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Lemonade Mouth de Mark Peter Hughes
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Lemonade Mouth (edició 2008)

de Mark Peter Hughes

MembresRessenyesPopularitatValoració mitjanaMencions
1937108,034 (3.97)1
A disparate group of high school students thrown together in detention form a band to play at a school talent show and end up competing with a wildly popular local rock band.
Membre:mmagiera
Títol:Lemonade Mouth
Autors:Mark Peter Hughes
Informació:Delacorte Books for Young Readers (2008), Edition: Reprint, Paperback, 352 pages
Col·leccions:La teva biblioteca
Valoració:
Etiquetes:No n'hi ha cap

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Lemonade Mouth de Mark Peter Hughes

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I actually read this book prior to its Disney Channel Original Movie adaption. To be honest, I don't think the movie is really anything like the book aside from the main premise. I'm not really one of those people who can't enjoy an adapted movie if it's not like the book so I didn't mind the changes in the movie. The book is really good and if you're considering reading it after watching, please do. Just be cautioned that it is very different from the film. ( )
  spellbindingstories | May 24, 2018 |
I don't normally watch a movie before I read the book, I have always been a read the book first kind of girl, but I did actually see Lemonade Mouth before I read it. Comparing this book to the movie, I was impressed by how similar it actually was. There are differences of course as there always are, but the important stuff I felt remained the same and the stuff that was changed or left out, I understood since the movie was made for Disney Channel.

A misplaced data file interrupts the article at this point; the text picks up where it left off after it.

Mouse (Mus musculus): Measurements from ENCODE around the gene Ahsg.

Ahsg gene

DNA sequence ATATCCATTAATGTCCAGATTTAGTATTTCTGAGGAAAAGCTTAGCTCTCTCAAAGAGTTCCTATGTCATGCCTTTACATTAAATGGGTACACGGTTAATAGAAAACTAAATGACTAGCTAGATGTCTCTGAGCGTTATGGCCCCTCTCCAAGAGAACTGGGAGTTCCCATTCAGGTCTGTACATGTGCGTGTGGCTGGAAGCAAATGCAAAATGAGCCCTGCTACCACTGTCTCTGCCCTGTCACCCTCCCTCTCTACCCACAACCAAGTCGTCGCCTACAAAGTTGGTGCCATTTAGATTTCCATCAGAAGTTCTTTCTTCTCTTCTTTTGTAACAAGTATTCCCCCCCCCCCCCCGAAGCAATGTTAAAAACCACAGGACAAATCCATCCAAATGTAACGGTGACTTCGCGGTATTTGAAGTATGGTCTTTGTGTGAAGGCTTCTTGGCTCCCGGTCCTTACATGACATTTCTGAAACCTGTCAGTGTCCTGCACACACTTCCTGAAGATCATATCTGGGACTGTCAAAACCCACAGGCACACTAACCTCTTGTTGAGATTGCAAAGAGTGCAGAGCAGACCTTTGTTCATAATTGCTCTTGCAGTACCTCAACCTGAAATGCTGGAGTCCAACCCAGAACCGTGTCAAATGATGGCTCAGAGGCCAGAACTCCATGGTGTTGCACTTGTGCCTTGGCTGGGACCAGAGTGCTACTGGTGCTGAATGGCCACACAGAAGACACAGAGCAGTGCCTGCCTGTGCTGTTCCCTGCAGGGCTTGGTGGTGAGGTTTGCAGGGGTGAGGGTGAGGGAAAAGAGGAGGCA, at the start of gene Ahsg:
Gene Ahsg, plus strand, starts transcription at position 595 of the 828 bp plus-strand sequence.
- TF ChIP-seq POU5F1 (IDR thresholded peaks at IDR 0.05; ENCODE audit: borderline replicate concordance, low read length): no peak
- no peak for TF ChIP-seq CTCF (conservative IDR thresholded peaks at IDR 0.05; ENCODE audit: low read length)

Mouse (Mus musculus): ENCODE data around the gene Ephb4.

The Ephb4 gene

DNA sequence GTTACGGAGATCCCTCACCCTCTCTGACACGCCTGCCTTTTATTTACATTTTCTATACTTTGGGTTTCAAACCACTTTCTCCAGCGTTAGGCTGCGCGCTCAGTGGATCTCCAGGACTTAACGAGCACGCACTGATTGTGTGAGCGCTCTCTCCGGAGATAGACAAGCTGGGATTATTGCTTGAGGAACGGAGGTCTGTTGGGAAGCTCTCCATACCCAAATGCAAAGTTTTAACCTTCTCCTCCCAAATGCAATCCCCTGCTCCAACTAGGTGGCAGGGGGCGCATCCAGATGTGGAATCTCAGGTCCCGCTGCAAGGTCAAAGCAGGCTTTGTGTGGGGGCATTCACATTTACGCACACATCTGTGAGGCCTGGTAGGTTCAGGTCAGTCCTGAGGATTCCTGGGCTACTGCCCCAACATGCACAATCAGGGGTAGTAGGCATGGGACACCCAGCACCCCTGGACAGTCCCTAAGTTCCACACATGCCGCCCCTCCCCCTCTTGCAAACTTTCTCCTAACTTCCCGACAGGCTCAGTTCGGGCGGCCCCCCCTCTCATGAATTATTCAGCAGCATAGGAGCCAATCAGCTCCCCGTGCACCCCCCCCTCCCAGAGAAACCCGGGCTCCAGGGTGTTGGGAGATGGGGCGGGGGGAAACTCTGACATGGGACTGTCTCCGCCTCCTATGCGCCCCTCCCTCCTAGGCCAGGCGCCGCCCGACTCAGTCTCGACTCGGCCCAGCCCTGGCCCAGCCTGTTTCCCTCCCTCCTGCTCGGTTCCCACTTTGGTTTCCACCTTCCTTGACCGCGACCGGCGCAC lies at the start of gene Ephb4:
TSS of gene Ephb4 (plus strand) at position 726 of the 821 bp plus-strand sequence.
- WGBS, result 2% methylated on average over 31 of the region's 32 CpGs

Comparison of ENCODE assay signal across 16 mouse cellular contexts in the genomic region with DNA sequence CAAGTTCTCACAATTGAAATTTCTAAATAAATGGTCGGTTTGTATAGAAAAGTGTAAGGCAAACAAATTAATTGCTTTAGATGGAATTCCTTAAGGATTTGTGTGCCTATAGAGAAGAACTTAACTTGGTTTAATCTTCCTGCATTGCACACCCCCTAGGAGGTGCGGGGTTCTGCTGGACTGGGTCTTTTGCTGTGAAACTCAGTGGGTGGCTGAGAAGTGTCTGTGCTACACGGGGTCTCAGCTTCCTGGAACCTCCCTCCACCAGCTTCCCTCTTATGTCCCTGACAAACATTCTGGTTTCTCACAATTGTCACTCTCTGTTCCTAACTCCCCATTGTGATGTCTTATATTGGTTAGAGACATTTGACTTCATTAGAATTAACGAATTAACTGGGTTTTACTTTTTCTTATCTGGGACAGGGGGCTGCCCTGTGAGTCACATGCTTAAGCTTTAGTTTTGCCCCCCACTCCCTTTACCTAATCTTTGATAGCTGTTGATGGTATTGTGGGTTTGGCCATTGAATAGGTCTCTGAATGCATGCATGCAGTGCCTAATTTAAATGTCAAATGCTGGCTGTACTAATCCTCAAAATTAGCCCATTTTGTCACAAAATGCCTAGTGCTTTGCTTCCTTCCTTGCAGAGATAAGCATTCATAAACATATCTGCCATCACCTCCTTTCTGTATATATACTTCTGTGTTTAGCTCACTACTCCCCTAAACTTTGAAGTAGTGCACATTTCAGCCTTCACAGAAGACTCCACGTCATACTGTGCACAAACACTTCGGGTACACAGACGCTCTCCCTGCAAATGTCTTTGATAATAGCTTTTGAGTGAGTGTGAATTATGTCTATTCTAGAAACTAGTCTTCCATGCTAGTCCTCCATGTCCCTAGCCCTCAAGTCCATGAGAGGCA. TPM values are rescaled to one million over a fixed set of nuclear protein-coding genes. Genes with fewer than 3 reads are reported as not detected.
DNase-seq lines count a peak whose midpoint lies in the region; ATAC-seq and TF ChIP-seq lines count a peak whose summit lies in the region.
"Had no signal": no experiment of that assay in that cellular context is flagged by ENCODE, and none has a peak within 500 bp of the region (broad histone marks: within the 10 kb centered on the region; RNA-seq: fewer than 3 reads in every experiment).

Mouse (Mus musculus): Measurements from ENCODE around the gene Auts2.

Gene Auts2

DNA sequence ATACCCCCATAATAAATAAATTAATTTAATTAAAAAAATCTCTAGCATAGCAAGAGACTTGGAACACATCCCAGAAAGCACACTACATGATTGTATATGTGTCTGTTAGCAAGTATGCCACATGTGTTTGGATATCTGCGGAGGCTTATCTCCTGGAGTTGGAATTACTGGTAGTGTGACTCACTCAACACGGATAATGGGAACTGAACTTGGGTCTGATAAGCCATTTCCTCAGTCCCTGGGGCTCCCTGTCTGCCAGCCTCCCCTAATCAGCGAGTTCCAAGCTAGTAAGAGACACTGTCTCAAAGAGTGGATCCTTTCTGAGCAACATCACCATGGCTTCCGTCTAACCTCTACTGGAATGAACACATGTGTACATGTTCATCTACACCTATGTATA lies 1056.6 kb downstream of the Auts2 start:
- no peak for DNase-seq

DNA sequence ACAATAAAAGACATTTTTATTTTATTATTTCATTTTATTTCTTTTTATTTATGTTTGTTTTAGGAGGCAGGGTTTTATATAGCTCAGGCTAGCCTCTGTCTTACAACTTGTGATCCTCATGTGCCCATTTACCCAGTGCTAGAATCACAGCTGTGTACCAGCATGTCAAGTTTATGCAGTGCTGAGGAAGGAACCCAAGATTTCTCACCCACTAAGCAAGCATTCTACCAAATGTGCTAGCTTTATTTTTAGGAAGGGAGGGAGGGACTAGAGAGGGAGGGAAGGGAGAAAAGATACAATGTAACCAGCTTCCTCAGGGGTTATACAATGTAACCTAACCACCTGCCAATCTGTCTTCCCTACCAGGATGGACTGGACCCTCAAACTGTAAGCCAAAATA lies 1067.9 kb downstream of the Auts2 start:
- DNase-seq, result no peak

The actual story/book: I loved the story of this book, a group of kids who are somewhat misfits find each other and end up great friends. I love seeing how they handle the challenges the each face both alone and together with friends. It's truly a story of personal growth (for each member of the band) as well as a story of realizing that you don't have to, nor should you do everything alone. Everyone needs friends. And finally, it's a story about how even kids can make a difference if they stick to what they believe in and do what they feel is right. I'm looking forward to the sequel. ( )
  MynTop | Apr 8, 2016 |
I'm crazy about this book. Doesn't seem to matter at what age I read it, it's always great.
My full review is here, on Hot Stuff for Cool People. ( )
  hotforcool | May 31, 2015 |
Reviewed on Her Fiction Fix:

4/5 stars

This is the story of how the band, Lemonade Mouth, came to be. Stella, Wen, Mo, Charlie, and Olivia met one fateful day in detention. They discovered their mutual love for music and slowly, the idea of starting a band formulated, thus turning them into a sensation. Even still, nothing ever comes easy. Individually, they weren't popular; every other student like them who took part in activities and clubs that weren't considered "popular" got demoted to the high school's basement. They're labelled as the freaks of the school, and it's up to Lemonade Mouth to use their newfound popularity to change things.

The characters that made up Lemonade Mouth were so odd and easily classified as misfits. There's a freakishly tall green-haired girl and a guy who's really insecure and hears the voice of his dead twin brother in his head, to name a few. But when they were together, it was magic. It was interesting to read how they formed, as it wasn't a sudden thing where all five kids completely went for it. It took time, and it was realistic. After all, they weren't really friends; they only really got together through detention, and they barely knew each other beforehand. They each had their own stories and struggles, which were touched upon equally and made their story as a band more believable. Hughes never gave one character more importance over another.

The core of the book is about five strangers who never really fit in anywhere, coming together and making something out of nothing. They became influences to their fellow classmates, and even though their journey wasn't an easy one, they never gave up. They were able to cope with the insanity known as high school through their growing friendship, all the while, touching the lives of their fellow classmates with their music and their message.